Energy

44 Items

A History of the Energy We Have Consumed

Rahm Emanuael/Wikimedia Commons

Analysis & Opinions - The New York Times

A History of the Energy We Have Consumed

| June 18, 2018

Early in Richard Rhodes’s new book, “Energy: A Human History,” we hear of a prominent citizen using colorful language to lament the state of his polluted city and urge his government to shut down industry or move it elsewhere: “If there be a resemblance of hell upon earth, it is in this volcano [on] a foggy day.” Though this could easily apply to modern-day Beijing, the speaker here is John Evelyn, a wealthy horticulturalist and one of the founders of the scientific Royal Society of London — and he’s complaining about London in 1659.

China's People's Liberation Army (PLA) Gen. Li Zuocheng, left, and U.S. Army Chief of Staff Gen. Mark Milley, center, review an honor guard during a welcome ceremony at the Bayi Building in Beijing. (AP Photo/Mark Schiefelbein, Pool)

AP Photo/Mark Schiefelbein, Pool

Analysis & Opinions - The Washington Post

Is war between a rising China and a dominant America inevitable? A thought experiment.

| June 28, 2017

Chinese analysts, from President Xi Jinping on down, have nominally rejected Allison’s pessimistic analysis. “There is no Thucydides Trap,” Xi has argued, claiming that he had devised an alternative “new type of great-power relations” that would avoid war by recognizing that each Asian giant had its own legitimate interests. More recently, he has shifted to arguing that “China and the U.S. must do everything possible to avoid [the] Thucydides Trap.”

Demolition

Picture Alliance

Analysis & Opinions - Belfer Center for Science and International Affairs, Harvard Kennedy School

Trump & Co. Demolition

| Feb. 02, 2017

America and the world have yet to see the likes of this: a newly elected administration that is setting out with manic energy to destroy in mere days what took decades to build. Perhaps the most important and, for friends of the United States, the most painful collateral damage: America’s standing as the world’s moral leader defending democracy, human rights, the rights of minorities and transparency.

Panel: What does Brexit mean for Europe's security architecture?

Thomas Lobenwein

Report

Brave new world? What Trump and Brexit mean for European foreign policy

| Dec. 08, 2016

On 24 and 25 November 2016 experts from politics and academia, including FDP Executive director Cathryn Clüver, discussed the impact of Brexit on several policy areas in a series of workshops at the Hertie School of Governance in Berlin. All events took place under Chatham House rules.

Report - Belfer Center for Science and International Affairs, Harvard Kennedy School

American Nuclear Diplomacy

| August 4, 2016

In this report, American Nuclear Diplomacy: Forging a New Consensus to Fight Climate Change and Weapons Proliferation, Former Deputy Secretary of Energy and Belfer Center Senior Fellow Daniel Poneman writes that we face two existential threats: nuclear annihilation and catastrophic climate change. Each, he says, stems from human origins. Both must be fought aggressively.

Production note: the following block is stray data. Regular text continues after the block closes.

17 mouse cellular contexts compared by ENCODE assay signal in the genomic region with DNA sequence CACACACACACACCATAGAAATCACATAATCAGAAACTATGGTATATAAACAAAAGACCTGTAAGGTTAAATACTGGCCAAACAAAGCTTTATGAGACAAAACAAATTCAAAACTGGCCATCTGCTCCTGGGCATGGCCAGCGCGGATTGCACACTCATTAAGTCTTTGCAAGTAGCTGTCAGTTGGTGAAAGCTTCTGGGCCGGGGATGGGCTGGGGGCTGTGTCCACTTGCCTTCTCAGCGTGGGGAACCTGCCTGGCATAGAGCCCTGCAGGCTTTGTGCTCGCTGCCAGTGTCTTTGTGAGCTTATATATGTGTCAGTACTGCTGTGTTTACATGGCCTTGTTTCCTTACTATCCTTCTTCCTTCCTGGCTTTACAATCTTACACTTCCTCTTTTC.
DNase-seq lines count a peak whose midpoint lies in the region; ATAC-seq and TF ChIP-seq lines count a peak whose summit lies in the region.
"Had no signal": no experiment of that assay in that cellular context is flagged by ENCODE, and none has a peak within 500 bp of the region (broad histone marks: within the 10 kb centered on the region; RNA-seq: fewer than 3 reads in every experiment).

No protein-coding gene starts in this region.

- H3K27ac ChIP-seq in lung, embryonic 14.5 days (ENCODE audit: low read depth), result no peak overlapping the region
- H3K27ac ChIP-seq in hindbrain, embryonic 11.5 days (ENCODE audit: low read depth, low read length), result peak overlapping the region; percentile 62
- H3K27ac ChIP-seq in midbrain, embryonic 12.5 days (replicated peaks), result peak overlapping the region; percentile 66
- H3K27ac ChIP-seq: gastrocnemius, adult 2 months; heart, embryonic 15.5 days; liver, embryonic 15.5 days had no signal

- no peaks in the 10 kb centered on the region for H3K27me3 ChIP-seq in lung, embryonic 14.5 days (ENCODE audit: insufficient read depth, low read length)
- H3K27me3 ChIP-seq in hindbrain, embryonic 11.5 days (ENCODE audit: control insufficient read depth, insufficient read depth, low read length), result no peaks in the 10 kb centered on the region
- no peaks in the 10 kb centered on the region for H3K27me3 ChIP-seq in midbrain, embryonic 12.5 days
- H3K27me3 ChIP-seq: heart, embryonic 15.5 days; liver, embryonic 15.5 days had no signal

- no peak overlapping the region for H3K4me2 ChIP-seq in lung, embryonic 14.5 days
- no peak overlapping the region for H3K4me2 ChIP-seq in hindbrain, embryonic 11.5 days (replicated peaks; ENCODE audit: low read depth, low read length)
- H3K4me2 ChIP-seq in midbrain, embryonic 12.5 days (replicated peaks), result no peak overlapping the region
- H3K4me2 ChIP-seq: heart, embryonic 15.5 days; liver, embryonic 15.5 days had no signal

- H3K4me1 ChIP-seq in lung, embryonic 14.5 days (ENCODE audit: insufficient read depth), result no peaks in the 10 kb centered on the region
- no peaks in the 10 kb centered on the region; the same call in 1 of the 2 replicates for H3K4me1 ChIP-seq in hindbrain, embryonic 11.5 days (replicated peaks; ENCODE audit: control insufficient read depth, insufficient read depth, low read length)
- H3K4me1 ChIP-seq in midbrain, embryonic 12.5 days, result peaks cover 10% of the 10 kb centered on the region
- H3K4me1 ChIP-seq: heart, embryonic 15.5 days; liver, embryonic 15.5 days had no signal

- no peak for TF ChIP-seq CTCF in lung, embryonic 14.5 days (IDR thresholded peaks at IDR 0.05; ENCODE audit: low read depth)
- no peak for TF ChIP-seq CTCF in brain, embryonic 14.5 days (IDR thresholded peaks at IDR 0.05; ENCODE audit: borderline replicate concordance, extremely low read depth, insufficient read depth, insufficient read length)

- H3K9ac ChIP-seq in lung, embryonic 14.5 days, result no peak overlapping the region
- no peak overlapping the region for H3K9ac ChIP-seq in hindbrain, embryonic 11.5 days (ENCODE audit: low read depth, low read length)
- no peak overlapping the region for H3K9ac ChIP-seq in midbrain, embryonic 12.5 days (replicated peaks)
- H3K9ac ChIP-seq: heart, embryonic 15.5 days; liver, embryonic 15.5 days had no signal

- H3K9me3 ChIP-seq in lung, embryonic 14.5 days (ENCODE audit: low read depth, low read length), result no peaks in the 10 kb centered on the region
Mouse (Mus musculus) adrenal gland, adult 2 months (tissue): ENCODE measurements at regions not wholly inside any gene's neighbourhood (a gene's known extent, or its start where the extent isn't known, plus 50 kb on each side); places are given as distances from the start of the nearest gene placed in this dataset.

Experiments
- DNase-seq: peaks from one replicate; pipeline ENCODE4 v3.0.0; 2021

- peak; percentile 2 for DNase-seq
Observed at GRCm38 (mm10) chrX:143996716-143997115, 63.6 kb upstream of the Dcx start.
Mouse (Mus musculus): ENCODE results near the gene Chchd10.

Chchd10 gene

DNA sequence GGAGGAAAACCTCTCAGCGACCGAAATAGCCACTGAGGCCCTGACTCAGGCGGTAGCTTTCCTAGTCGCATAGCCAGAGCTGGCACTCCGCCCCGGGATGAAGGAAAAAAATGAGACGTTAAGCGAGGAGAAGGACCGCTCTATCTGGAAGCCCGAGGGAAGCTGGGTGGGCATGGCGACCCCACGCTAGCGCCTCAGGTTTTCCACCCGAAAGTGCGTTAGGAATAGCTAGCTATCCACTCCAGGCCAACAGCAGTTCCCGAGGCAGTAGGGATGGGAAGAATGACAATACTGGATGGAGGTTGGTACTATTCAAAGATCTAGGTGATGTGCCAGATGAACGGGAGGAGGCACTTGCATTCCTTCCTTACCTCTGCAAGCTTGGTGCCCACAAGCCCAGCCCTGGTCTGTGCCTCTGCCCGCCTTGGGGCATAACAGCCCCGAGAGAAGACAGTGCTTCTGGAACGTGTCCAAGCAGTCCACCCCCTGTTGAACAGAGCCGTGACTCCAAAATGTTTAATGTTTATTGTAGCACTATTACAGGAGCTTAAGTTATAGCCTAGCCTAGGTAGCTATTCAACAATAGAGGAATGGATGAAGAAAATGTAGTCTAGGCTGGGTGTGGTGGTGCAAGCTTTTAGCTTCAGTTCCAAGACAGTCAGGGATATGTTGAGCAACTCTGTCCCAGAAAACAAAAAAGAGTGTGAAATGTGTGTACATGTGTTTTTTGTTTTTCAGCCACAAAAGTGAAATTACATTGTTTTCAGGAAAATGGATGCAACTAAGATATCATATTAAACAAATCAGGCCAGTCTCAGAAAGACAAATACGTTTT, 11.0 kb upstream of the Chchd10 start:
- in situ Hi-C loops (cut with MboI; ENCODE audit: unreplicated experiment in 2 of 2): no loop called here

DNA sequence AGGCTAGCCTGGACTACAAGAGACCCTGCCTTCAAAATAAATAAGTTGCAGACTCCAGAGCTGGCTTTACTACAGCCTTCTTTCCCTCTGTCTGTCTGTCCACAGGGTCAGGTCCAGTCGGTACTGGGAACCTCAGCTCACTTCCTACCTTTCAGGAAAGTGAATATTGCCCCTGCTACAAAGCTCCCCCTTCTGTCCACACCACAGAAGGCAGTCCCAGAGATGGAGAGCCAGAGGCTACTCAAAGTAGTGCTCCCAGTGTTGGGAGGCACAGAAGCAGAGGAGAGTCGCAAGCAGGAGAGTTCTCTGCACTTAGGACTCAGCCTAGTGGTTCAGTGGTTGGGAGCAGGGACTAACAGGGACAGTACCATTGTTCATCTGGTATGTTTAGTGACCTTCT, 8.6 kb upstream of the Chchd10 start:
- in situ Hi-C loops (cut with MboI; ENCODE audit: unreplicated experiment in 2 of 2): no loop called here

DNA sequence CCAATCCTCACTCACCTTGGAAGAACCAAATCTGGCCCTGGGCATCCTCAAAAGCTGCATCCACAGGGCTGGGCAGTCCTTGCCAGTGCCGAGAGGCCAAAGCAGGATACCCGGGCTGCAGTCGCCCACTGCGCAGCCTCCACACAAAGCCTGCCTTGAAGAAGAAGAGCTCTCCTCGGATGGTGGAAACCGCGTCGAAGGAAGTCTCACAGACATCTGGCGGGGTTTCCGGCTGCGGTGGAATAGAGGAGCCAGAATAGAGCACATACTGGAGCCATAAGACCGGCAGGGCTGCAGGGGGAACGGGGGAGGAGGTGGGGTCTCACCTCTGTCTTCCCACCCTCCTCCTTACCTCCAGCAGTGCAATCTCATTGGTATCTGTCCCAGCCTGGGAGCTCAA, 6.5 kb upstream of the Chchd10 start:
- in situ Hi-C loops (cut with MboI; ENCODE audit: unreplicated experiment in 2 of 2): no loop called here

"Multiple studies confirm the grim truth that, even if all nations fulfill their Paris Climate Agreement emissions pledges, the world will still far overshoot the 2°C warming limit scientists say we must not exceed to prevent devastating climate impacts. Carbon-free nuclear energy can help close the gap. But can we expand its environmental benefits without increasing the risks of nuclear terror?"

Poneman outlines a diplomatic strategy and tough-minded, bipartisan policies to get us there.

Britain’s rebuke holds message for America

Flickr Creative Commons

Analysis & Opinions - The Washington Post

Britain’s rebuke holds message for America

| July 7, 2016

The Europeans seem to understand that the Brexit vote is a wake-up call about dissatisfaction with the E.U. that’s nearly as widespread on the continent as it is in Britain. Germany, in particular, recognizes that unless the E.U. can quickly show a readiness to reform and streamline its bureaucracy, other nations may follow Britain out the door. Senior Fellow for the Future of Diplomacy Project, examines how the Brexit vote compairs to division within the United States.

Prince Mohammed Bin Salman of Saudi Arabia

Wikimedia Commons

Analysis & Opinions - The Washington Post

A 30-Year-Old Saudi Prince Could Jump-Start The Kingdom - Or Drive It Off A Cliff

| June 28, 2016

The tensions unsettling the Saudi royal family became clear in September, when Joseph Westphal, the U.S. ambassador to Riyadh, flew to Jiddah to meet Crown Prince Mohammed bin Nayef, nominally the heir to the throne. But when he arrived, he was told that the deputy crown prince, a brash 30-year-old named Mohammed bin Salman, wanted to see him urgently. Senior Fellow, David Ignatius, discusses Mohammed bin Salman opportunity to transform Saudi Arabia.

FDP Senior Fellow Douglas Alexander speaking on "Brexit"

Bennett Craig, Belfer Center

Analysis & Opinions - Los Angeles Times

Brexit would hurt U.S.

| March 21, 2016

On June 23, the United Kingdom will decide whether it should remain part of the European Union. The early polls suggest that not only the Conservative government, but the whole country, is split. Future of Diplomacy Project senior fellow and former MP, Douglas Alexander, explains why a vote for Brexit would leave the whole European project at risk of unraveling at precisely the time new economic and security threats confront the West.